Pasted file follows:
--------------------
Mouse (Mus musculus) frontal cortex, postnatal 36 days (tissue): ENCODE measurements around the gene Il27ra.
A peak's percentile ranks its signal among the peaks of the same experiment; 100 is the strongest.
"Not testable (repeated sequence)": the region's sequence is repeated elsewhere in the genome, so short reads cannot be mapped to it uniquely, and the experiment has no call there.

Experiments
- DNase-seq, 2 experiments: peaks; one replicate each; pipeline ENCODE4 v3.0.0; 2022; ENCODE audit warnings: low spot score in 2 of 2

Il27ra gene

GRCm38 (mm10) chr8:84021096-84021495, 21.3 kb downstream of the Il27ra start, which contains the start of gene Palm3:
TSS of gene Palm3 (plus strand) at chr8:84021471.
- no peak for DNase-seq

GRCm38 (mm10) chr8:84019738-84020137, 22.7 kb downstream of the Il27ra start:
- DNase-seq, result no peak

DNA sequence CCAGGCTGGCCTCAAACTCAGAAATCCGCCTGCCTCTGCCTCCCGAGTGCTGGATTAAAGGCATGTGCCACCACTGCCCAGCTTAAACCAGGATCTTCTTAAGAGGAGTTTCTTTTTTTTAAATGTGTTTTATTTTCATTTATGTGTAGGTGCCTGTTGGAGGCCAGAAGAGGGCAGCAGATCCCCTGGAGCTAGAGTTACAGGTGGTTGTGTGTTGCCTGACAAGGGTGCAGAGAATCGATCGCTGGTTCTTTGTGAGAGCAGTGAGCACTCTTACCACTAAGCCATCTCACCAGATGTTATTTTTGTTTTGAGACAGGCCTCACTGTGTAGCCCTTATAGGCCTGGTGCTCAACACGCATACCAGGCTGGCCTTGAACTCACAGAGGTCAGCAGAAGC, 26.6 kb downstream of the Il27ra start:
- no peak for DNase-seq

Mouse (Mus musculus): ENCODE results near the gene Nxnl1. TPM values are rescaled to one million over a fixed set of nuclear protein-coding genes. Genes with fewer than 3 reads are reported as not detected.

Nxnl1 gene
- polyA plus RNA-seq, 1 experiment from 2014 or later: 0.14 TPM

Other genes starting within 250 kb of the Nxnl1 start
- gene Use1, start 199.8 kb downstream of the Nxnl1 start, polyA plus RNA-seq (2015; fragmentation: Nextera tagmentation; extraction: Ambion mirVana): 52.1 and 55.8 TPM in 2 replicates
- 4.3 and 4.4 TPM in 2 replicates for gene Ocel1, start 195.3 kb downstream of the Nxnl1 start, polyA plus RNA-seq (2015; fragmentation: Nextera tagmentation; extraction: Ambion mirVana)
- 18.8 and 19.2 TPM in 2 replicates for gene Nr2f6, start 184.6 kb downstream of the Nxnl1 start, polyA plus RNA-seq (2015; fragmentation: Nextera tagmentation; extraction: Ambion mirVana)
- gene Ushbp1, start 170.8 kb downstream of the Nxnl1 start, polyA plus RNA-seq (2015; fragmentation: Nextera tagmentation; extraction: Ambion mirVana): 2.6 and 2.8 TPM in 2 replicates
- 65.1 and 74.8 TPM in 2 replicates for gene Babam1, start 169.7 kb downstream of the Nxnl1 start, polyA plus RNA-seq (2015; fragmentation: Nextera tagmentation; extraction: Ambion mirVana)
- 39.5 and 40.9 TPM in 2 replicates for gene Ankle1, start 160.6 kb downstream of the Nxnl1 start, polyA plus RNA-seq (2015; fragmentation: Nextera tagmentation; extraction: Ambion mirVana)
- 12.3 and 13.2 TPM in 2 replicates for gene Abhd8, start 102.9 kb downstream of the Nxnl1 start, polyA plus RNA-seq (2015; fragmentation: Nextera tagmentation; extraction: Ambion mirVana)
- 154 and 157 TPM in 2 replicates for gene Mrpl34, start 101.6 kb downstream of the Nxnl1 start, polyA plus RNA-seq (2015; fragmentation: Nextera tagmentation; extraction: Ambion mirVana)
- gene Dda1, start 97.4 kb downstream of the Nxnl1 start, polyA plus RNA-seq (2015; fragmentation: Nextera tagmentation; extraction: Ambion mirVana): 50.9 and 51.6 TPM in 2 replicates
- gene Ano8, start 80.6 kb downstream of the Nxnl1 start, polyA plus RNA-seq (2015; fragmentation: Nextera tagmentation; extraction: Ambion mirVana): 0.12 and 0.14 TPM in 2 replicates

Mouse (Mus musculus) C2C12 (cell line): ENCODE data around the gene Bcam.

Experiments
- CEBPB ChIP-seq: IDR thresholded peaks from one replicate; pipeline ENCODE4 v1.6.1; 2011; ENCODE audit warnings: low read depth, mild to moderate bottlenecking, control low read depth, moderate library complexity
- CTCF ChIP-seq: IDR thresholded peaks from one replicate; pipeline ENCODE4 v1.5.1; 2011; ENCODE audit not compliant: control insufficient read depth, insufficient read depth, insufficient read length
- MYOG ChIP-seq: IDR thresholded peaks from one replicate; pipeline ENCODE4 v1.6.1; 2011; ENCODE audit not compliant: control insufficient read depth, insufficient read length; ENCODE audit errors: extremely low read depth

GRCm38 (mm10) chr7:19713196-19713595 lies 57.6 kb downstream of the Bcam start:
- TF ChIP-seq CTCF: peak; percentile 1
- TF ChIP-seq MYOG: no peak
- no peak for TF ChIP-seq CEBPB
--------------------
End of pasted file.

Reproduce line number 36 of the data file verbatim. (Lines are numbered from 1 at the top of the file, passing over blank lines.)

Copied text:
- no peak for TF ChIP-seq CEBPB